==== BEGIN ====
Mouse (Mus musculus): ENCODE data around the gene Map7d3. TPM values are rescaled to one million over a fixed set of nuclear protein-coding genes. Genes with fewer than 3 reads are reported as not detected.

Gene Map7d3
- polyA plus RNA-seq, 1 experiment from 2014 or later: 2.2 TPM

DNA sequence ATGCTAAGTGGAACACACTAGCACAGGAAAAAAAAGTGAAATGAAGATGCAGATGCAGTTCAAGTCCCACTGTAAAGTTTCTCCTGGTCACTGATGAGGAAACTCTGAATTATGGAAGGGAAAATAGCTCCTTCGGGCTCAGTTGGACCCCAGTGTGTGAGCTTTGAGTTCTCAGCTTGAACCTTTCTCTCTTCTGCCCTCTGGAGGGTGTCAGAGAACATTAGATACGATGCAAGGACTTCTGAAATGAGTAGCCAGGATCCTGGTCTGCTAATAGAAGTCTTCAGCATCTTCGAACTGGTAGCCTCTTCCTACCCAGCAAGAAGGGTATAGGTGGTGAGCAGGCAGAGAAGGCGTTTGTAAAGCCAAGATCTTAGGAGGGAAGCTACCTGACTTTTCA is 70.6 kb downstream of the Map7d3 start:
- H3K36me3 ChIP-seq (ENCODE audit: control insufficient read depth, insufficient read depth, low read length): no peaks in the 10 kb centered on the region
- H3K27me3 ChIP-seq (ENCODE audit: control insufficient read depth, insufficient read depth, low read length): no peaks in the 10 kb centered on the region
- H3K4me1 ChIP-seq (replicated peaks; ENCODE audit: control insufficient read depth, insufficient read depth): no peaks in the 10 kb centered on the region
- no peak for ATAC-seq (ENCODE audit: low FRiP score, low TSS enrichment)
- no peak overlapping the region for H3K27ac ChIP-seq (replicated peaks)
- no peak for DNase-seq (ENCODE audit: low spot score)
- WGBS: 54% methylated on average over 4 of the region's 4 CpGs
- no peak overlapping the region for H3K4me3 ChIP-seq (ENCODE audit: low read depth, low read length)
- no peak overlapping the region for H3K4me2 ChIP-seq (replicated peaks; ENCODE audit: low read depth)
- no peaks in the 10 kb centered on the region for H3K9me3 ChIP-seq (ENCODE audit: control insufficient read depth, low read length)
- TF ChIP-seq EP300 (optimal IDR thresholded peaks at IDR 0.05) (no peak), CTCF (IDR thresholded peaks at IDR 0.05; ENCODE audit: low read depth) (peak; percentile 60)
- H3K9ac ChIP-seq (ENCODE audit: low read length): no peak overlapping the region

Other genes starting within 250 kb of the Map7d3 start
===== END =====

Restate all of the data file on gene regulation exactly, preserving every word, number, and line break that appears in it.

Mouse (Mus musculus): ENCODE data around the gene Map7d3. TPM values are rescaled to one million over a fixed set of nuclear protein-coding genes. Genes with fewer than 3 reads are reported as not detected.

Gene Map7d3
- polyA plus RNA-seq, 1 experiment from 2014 or later: 2.2 TPM

DNA sequence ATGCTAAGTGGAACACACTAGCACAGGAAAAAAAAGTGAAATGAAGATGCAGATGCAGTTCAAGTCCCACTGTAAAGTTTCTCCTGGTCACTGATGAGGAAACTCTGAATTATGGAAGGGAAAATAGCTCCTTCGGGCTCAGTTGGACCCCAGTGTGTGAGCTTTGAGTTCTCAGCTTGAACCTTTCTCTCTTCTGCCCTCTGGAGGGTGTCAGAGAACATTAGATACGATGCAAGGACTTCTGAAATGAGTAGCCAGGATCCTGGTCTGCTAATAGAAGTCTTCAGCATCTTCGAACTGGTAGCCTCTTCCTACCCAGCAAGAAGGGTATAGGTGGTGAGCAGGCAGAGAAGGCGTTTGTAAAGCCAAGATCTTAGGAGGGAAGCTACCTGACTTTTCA is 70.6 kb downstream of the Map7d3 start:
- H3K36me3 ChIP-seq (ENCODE audit: control insufficient read depth, insufficient read depth, low read length): no peaks in the 10 kb centered on the region
- H3K27me3 ChIP-seq (ENCODE audit: control insufficient read depth, insufficient read depth, low read length): no peaks in the 10 kb centered on the region
- H3K4me1 ChIP-seq (replicated peaks; ENCODE audit: control insufficient read depth, insufficient read depth): no peaks in the 10 kb centered on the region
- no peak for ATAC-seq (ENCODE audit: low FRiP score, low TSS enrichment)
- no peak overlapping the region for H3K27ac ChIP-seq (replicated peaks)
- no peak for DNase-seq (ENCODE audit: low spot score)
- WGBS: 54% methylated on average over 4 of the region's 4 CpGs
- no peak overlapping the region for H3K4me3 ChIP-seq (ENCODE audit: low read depth, low read length)
- no peak overlapping the region for H3K4me2 ChIP-seq (replicated peaks; ENCODE audit: low read depth)
- no peaks in the 10 kb centered on the region for H3K9me3 ChIP-seq (ENCODE audit: control insufficient read depth, low read length)
- TF ChIP-seq EP300 (optimal IDR thresholded peaks at IDR 0.05) (no peak), CTCF (IDR thresholded peaks at IDR 0.05; ENCODE audit: low read depth) (peak; percentile 60)
- H3K9ac ChIP-seq (ENCODE audit: low read length): no peak overlapping the region

Other genes starting within 250 kb of the Map7d3 start